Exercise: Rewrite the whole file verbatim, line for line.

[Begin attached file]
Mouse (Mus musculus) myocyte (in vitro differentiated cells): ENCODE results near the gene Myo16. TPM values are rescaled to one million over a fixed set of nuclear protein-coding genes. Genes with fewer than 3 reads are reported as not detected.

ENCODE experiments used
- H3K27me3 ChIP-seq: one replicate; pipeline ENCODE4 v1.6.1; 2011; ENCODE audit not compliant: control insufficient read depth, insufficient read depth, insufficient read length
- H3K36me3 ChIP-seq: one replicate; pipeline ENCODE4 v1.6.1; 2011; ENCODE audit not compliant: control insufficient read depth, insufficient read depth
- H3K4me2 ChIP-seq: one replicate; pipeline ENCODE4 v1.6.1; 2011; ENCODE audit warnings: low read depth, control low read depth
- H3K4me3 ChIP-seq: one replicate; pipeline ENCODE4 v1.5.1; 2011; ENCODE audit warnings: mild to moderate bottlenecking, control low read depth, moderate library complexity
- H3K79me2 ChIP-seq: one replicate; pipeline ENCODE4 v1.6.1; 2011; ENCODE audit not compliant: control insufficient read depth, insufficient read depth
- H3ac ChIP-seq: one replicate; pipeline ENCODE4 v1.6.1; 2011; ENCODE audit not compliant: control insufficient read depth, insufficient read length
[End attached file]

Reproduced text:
Mouse (Mus musculus) myocyte (in vitro differentiated cells): ENCODE results near the gene Myo16. TPM values are rescaled to one million over a fixed set of nuclear protein-coding genes. Genes with fewer than 3 reads are reported as not detected.

ENCODE experiments used
- H3K27me3 ChIP-seq: one replicate; pipeline ENCODE4 v1.6.1; 2011; ENCODE audit not compliant: control insufficient read depth, insufficient read depth, insufficient read length
- H3K36me3 ChIP-seq: one replicate; pipeline ENCODE4 v1.6.1; 2011; ENCODE audit not compliant: control insufficient read depth, insufficient read depth
- H3K4me2 ChIP-seq: one replicate; pipeline ENCODE4 v1.6.1; 2011; ENCODE audit warnings: low read depth, control low read depth
- H3K4me3 ChIP-seq: one replicate; pipeline ENCODE4 v1.5.1; 2011; ENCODE audit warnings: mild to moderate bottlenecking, control low read depth, moderate library complexity
- H3K79me2 ChIP-seq: one replicate; pipeline ENCODE4 v1.6.1; 2011; ENCODE audit not compliant: control insufficient read depth, insufficient read depth
- H3ac ChIP-seq: one replicate; pipeline ENCODE4 v1.6.1; 2011; ENCODE audit not compliant: control insufficient read depth, insufficient read length